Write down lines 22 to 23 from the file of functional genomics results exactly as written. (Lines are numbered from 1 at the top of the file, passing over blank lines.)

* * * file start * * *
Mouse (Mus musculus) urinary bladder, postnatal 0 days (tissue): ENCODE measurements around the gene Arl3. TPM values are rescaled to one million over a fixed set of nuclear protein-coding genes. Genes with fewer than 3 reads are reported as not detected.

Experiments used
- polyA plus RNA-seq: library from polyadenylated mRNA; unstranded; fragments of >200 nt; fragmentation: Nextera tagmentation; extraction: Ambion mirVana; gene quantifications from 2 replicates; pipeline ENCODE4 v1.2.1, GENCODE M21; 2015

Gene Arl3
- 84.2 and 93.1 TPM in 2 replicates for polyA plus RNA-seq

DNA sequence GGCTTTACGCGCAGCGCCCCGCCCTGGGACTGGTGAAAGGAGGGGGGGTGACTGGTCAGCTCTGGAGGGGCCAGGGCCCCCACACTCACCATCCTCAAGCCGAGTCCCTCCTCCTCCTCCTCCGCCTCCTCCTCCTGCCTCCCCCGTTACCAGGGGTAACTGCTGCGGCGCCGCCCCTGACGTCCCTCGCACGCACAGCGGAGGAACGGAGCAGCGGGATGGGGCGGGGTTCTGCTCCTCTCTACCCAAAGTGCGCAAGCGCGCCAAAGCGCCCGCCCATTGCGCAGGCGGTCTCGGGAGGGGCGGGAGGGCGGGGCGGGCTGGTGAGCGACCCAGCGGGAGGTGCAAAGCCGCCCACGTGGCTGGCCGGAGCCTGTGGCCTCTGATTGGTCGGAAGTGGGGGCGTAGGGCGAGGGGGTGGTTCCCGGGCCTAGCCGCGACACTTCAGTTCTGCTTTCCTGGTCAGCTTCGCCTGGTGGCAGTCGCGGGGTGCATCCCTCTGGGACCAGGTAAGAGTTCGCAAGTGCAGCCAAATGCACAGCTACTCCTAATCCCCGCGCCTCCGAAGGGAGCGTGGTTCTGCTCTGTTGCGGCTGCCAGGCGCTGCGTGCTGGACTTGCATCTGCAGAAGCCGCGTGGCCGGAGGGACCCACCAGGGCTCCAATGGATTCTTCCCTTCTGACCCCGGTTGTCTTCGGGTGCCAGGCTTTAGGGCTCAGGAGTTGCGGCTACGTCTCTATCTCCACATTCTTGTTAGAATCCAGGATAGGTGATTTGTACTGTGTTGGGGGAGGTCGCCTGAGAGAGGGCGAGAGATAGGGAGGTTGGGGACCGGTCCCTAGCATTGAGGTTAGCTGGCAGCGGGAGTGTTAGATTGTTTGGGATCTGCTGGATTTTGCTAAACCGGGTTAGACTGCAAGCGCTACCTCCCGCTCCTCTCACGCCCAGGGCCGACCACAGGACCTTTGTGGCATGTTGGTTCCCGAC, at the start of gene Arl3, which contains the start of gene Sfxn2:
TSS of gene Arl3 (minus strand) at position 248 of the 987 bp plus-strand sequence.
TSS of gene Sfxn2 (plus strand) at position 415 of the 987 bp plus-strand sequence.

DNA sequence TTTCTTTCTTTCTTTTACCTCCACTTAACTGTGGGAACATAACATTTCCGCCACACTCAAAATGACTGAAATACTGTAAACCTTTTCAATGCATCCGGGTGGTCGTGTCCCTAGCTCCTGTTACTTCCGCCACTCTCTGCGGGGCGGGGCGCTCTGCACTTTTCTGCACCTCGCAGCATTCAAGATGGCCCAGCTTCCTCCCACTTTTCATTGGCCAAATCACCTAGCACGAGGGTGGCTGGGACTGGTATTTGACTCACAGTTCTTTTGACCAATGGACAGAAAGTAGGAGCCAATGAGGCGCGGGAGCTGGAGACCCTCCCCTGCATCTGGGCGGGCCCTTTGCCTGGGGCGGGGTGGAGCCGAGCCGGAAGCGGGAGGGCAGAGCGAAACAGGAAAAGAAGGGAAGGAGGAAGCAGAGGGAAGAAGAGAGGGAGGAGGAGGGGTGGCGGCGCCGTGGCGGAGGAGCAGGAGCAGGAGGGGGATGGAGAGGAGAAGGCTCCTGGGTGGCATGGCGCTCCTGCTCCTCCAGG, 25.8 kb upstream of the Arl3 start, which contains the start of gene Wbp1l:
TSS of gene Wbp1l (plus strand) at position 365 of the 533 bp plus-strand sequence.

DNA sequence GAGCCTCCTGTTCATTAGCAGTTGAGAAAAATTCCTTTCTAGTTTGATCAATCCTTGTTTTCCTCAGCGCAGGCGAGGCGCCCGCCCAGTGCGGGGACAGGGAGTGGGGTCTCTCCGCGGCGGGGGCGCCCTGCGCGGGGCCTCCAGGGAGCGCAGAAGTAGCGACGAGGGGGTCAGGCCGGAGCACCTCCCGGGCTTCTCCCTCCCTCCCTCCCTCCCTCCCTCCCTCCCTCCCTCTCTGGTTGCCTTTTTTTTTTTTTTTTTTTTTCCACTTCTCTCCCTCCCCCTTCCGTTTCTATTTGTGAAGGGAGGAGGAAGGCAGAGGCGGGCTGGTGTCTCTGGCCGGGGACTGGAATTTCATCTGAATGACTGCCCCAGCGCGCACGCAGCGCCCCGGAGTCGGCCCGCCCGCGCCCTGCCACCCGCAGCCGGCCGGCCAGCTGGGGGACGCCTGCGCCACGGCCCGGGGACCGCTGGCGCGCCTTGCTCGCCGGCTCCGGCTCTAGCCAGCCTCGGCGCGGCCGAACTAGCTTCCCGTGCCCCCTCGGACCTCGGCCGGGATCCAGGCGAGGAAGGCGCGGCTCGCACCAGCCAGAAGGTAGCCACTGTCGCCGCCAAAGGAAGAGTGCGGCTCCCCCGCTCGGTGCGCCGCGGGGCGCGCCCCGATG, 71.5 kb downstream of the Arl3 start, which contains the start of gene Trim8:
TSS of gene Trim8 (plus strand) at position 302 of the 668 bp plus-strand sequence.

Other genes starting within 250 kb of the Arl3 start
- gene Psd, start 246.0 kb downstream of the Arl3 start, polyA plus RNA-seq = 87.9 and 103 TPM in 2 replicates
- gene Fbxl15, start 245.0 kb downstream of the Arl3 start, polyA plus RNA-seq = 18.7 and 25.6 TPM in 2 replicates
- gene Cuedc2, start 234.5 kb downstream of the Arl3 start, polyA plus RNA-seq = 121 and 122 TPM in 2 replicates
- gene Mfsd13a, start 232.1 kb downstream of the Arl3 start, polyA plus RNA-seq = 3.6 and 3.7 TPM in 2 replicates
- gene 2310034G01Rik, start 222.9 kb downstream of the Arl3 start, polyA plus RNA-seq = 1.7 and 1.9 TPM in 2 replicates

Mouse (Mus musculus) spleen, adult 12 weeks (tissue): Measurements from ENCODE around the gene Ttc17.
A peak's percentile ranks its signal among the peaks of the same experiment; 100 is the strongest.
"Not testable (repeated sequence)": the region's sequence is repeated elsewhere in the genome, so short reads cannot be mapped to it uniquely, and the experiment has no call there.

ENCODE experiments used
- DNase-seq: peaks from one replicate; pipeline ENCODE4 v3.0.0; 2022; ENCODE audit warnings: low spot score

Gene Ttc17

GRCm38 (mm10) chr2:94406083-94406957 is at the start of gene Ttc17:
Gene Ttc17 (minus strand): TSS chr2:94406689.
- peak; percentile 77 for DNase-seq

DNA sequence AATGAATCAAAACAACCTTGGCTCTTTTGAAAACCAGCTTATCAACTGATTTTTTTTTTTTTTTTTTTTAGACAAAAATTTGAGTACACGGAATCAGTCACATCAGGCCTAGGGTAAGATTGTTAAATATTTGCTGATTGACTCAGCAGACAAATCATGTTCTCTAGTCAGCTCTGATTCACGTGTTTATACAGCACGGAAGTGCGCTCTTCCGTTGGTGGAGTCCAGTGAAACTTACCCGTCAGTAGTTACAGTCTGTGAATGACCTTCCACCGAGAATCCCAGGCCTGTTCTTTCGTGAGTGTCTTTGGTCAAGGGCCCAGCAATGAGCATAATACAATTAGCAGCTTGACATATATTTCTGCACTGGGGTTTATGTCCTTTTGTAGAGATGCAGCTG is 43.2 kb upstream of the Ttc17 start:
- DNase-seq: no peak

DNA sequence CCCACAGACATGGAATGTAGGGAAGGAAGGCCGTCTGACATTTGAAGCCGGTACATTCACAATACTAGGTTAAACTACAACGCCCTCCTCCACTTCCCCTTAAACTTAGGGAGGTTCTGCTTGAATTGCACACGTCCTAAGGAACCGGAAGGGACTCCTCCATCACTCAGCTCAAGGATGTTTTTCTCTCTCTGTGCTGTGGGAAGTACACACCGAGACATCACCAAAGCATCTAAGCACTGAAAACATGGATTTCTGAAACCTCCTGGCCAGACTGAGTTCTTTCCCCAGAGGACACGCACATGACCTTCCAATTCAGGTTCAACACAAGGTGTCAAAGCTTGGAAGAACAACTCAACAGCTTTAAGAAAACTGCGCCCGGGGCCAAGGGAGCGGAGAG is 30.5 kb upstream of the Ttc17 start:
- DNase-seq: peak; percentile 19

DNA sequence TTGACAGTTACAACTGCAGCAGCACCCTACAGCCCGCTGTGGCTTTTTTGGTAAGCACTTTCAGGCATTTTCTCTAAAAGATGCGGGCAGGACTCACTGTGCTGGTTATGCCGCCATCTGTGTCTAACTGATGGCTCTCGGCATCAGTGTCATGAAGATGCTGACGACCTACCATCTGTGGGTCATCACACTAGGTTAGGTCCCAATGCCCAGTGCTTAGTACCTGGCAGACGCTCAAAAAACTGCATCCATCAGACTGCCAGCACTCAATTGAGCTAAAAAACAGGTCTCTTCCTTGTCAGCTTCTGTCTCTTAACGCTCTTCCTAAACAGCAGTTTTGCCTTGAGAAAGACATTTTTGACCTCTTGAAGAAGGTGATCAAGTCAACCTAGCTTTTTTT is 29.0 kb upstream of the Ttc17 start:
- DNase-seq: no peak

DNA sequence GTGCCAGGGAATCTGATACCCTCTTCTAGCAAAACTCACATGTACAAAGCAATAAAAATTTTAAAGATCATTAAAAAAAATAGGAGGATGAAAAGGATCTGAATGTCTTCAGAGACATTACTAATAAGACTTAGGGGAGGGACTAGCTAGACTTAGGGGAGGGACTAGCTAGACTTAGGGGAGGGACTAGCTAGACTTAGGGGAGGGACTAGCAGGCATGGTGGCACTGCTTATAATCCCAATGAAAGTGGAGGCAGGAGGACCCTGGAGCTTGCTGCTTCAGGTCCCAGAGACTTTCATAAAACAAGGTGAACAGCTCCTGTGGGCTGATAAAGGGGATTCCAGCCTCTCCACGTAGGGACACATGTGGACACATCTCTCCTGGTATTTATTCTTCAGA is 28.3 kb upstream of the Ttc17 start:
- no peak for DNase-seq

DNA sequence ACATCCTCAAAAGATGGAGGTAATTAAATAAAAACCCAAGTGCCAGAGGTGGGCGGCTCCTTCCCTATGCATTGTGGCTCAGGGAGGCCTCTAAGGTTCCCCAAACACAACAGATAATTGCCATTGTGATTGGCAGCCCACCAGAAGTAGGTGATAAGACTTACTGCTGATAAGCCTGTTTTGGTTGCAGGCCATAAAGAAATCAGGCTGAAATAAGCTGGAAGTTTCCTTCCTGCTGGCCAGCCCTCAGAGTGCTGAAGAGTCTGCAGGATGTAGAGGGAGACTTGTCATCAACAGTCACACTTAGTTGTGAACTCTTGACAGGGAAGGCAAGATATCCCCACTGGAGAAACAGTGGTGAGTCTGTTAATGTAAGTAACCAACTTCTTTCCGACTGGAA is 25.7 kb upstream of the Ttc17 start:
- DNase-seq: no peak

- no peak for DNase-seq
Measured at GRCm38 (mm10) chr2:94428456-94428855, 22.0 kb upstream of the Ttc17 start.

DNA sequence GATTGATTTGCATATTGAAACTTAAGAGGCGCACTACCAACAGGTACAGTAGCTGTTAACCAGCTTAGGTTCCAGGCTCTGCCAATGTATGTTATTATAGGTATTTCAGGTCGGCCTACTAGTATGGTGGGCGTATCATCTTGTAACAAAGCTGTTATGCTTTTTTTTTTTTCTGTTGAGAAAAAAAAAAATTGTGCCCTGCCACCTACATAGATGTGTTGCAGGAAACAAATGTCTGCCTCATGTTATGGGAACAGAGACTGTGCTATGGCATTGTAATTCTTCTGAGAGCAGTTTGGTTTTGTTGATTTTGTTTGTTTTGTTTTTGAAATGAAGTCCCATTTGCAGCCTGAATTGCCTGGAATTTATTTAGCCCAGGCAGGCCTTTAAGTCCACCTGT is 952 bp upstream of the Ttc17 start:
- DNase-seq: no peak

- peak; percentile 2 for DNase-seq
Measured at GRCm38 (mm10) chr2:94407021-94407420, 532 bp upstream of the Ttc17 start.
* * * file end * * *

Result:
ENCODE experiments used
- DNase-seq: peaks from one replicate; pipeline ENCODE4 v3.0.0; 2022; ENCODE audit warnings: low spot score